The world is changing.
We can work on what we love, and get paid in the process.
Today - I’m going full-time DAOs.
I stand up internet communities and create tokens that represent ownership in them.
This post will dive into the ethos of working for a DAO, and the key learnings that come from life as a crypto native.
Here’s how I work for DAOs, and how you can too.
All DAOs Lead to Coopahtroopa
DAOs have been a topic of conversation since my earliest days in Ethereum. I wasn’t around for The DAO, so my DAO journey started in 2018 by contributing to grant-giving organizations like MetaCartel and Moloch.
I worked my way in by writing. I earned one share by spreading the group’s mission, giving me just enough governance weight to get into the club.
This social capital allowed me to contribute to many communities, mainly on growth and external communication.
I got involved in governance, drafting on-chain proposals and creating forums for community discussions. This led to the creation of Fire Eyes DAO - a collective to launch tokens and participate in governance.
When I joined Audius, I learned what building a core team looked like. The leadership team showed me that building a DAO is much more than just building hype - there need to be systems and processes in place to motivate and align contributors over a multi-year time horizon.
These days, I’m a core contributor to many leading social clubs.
I launch tokens, participate in governance, organize community and act as a voice for the next generation to do the same.
Here’s a drastically oversimplified version of my DAO timeline.
Note: My level of involvement in each of these DAOs varies. There are other DAOs which I am a part of and a huge supporter, but have left off this list due to a lack of personal contributions.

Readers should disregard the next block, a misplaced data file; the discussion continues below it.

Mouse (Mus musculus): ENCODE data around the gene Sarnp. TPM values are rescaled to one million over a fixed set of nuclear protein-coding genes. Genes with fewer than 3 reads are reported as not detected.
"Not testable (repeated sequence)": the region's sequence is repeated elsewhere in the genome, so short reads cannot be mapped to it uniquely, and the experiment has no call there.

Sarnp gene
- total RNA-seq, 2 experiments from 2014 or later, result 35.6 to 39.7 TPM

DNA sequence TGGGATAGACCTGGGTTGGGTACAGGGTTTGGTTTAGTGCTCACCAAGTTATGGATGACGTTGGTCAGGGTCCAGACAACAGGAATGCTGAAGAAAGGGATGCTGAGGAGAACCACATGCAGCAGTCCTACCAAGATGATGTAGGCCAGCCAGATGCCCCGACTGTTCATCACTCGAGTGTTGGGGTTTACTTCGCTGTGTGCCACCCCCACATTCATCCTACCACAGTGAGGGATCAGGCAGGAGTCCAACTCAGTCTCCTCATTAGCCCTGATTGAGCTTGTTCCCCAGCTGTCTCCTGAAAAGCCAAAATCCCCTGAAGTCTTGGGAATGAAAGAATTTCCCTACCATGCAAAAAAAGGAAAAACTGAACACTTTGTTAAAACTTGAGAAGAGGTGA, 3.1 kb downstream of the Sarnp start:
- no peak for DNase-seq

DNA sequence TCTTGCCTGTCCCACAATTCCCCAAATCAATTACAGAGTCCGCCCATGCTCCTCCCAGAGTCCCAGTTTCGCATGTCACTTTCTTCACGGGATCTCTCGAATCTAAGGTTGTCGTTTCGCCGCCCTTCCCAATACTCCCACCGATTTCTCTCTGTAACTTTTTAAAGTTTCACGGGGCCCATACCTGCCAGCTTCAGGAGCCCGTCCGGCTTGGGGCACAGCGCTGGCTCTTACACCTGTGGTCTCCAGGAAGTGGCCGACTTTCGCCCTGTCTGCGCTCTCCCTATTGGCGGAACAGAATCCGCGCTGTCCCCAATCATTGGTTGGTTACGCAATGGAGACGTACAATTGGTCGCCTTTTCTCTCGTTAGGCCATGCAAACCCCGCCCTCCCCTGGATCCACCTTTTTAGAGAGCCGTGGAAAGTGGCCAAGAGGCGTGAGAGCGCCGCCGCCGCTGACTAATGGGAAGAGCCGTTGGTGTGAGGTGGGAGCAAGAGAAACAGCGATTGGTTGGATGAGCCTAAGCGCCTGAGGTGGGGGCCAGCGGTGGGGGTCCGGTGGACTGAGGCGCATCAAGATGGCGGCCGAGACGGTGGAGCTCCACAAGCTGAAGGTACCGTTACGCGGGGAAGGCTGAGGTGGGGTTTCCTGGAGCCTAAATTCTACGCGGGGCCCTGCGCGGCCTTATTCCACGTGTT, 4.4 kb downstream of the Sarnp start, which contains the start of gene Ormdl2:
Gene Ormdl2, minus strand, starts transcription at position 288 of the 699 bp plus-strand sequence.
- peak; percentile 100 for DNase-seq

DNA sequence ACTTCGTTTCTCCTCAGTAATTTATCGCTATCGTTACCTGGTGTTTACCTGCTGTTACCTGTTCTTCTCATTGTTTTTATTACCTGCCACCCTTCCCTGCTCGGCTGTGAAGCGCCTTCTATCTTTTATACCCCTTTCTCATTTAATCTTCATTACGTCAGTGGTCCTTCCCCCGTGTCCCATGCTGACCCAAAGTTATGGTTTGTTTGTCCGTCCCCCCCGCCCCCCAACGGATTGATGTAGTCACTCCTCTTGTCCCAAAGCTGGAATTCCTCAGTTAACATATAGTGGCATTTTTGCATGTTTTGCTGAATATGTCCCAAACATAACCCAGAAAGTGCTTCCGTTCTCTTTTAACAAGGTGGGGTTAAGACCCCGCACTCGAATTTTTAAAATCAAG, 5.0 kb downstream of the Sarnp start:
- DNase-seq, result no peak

Working for Ownership
Being full-time DAOs means I’m kissing traditional compensation structures goodbye. No salary, no healthcare benefits, no 401k - just ownership. Or, more specifically, tokens.
Silicon Valley has known about the ownership secret for a long time: to get the best talent in the world to work for your startup, you need to offer equity. DAOs are the newest evolution of this Ownership Economy.
I will not be receiving any payment in fiat. Only on-chain assets. This may include ETH and USDC, but it will generally be represented in governance tokens.
My goal is to eliminate USD-denominated contracts to entirely token-based compensation.
My challenge is finding productive ways to put those tokens to work so that I can sustain myself without having to liquidate tokens.
So far, I have not figured this out. Getting paid in tokens is one thing, finding ways to make them productive and sustainable is another.
My intuition is something along the lines of liquidity provision, but I’m still thinking through this process each and every day. If you have ideas, please DM me.
DAOs as a Skill
So what do I actually do?
I’ve been fortunate to be a part of major launches like $RARE and $GTC through 🔥_🔥, and have been front and center for more experimental launches like $FWB and $FF.
Here’s a look at what that looks like.